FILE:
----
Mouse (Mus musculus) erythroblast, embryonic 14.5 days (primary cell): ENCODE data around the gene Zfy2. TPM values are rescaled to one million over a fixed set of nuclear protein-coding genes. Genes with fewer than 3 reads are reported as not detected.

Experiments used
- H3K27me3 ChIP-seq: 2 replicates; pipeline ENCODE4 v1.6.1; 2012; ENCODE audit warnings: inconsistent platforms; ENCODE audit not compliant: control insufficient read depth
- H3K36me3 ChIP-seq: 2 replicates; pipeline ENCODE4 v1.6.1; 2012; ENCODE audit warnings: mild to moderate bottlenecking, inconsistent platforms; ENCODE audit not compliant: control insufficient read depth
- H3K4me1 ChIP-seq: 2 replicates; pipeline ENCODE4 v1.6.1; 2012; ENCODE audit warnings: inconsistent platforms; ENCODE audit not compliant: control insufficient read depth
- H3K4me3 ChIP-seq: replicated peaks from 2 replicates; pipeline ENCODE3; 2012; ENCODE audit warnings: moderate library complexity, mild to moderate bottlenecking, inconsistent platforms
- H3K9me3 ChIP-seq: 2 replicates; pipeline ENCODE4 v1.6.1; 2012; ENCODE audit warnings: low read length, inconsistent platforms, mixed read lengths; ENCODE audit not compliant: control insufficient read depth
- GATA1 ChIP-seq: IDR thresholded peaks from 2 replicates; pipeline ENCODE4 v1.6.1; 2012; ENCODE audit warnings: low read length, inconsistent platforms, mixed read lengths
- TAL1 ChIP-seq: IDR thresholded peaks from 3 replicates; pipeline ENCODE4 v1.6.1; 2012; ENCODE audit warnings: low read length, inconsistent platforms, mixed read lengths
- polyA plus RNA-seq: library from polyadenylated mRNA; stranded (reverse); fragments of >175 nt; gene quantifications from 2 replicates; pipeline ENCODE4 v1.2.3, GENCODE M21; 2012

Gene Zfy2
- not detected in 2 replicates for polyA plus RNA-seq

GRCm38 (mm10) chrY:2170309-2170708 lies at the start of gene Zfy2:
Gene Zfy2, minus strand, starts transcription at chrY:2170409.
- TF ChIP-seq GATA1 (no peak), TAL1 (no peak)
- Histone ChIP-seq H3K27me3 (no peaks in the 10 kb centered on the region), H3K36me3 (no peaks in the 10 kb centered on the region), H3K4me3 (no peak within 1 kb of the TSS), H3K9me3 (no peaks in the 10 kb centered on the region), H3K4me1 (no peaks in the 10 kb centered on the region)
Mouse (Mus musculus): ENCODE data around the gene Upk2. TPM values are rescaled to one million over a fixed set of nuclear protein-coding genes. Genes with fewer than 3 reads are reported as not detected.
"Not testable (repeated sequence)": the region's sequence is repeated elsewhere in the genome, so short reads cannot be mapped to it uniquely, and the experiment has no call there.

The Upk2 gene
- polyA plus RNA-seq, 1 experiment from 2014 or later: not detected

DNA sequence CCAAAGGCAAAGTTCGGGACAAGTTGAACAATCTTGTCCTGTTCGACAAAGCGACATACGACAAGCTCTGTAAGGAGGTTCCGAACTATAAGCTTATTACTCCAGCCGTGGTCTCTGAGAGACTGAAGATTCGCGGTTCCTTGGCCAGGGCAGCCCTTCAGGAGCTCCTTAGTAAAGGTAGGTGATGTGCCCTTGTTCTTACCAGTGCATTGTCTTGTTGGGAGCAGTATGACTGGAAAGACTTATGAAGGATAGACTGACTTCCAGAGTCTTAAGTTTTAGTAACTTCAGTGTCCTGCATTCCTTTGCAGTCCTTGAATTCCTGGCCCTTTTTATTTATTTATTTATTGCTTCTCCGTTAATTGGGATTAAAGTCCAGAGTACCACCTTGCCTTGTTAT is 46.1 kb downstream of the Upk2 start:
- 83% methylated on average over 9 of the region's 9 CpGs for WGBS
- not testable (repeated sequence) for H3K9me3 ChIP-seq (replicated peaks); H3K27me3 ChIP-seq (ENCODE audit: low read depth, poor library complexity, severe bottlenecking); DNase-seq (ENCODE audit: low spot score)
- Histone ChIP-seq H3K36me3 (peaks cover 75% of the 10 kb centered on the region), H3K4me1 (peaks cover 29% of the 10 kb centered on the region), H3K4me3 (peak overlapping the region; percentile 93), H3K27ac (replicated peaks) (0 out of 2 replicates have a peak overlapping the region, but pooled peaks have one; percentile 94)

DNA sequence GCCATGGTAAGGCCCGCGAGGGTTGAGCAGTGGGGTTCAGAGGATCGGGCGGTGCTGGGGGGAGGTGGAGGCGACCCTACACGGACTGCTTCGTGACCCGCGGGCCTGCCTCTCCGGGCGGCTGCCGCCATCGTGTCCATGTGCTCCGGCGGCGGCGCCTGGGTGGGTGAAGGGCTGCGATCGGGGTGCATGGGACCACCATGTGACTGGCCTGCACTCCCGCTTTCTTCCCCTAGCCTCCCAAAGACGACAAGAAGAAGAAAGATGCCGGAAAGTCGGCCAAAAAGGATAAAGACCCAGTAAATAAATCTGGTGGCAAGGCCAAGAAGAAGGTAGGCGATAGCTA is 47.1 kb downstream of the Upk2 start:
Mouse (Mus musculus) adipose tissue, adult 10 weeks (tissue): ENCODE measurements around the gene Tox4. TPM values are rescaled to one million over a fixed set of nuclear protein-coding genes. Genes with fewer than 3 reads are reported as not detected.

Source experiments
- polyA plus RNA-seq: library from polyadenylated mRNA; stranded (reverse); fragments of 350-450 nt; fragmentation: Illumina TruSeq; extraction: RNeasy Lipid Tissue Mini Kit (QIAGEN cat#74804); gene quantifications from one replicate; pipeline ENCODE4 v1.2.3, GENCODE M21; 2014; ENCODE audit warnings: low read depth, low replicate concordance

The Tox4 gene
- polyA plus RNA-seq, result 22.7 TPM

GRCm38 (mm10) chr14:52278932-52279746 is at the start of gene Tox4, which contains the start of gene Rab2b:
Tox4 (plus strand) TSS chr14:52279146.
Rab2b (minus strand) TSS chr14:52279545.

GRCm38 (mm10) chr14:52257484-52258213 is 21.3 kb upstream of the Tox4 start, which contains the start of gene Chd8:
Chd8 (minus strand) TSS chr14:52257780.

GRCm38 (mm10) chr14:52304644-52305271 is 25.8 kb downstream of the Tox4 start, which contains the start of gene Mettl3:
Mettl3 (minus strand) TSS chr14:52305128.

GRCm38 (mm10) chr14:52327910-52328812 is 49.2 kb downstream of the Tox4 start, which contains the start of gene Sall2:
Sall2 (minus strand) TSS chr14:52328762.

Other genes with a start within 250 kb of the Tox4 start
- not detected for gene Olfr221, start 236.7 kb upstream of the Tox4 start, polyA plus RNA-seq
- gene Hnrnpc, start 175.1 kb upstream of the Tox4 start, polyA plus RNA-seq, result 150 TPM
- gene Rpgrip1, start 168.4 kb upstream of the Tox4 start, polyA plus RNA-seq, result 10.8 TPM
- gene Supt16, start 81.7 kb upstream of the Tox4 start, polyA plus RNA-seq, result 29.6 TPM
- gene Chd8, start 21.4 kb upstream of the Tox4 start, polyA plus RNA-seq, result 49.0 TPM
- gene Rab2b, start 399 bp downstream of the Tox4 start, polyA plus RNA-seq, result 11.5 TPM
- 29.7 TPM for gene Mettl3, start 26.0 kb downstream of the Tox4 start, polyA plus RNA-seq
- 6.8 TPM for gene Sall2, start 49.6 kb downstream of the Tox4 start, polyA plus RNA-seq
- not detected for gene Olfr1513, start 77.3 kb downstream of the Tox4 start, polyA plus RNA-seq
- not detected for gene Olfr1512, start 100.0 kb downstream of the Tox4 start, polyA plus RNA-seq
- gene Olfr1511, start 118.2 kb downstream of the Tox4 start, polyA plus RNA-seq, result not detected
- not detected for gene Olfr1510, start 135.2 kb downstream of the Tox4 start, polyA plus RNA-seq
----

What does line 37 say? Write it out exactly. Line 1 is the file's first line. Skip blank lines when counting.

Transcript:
Mettl3 (minus strand) TSS chr14:52305128.